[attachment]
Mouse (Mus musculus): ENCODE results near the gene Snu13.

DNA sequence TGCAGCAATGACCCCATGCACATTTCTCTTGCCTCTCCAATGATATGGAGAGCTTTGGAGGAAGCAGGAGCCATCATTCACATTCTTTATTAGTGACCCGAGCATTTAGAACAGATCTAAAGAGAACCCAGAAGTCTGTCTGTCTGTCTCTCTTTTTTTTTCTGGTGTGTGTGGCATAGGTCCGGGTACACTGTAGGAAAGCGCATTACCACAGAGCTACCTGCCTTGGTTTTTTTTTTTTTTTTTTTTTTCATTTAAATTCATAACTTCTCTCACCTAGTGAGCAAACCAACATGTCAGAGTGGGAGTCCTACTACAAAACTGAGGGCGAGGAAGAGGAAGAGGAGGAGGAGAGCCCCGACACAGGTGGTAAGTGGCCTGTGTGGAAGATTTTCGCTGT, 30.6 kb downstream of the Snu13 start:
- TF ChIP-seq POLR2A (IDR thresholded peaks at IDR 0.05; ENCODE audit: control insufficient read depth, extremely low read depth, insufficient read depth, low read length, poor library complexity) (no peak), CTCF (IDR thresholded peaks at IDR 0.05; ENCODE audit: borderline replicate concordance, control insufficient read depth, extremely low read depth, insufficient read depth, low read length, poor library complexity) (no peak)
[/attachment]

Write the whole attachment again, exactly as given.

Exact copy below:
Mouse (Mus musculus): ENCODE results near the gene Snu13.

DNA sequence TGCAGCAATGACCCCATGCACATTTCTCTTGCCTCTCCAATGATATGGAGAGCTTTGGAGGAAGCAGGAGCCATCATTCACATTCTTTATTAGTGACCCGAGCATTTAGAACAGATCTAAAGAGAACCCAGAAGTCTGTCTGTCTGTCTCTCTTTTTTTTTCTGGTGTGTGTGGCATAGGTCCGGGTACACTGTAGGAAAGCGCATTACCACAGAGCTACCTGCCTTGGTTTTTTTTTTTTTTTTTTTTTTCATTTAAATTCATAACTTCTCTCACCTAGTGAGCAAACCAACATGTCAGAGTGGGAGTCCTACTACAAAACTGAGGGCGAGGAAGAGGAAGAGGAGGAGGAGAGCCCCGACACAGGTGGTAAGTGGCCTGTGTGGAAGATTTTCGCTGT, 30.6 kb downstream of the Snu13 start:
- TF ChIP-seq POLR2A (IDR thresholded peaks at IDR 0.05; ENCODE audit: control insufficient read depth, extremely low read depth, insufficient read depth, low read length, poor library complexity) (no peak), CTCF (IDR thresholded peaks at IDR 0.05; ENCODE audit: borderline replicate concordance, control insufficient read depth, extremely low read depth, insufficient read depth, low read length, poor library complexity) (no peak)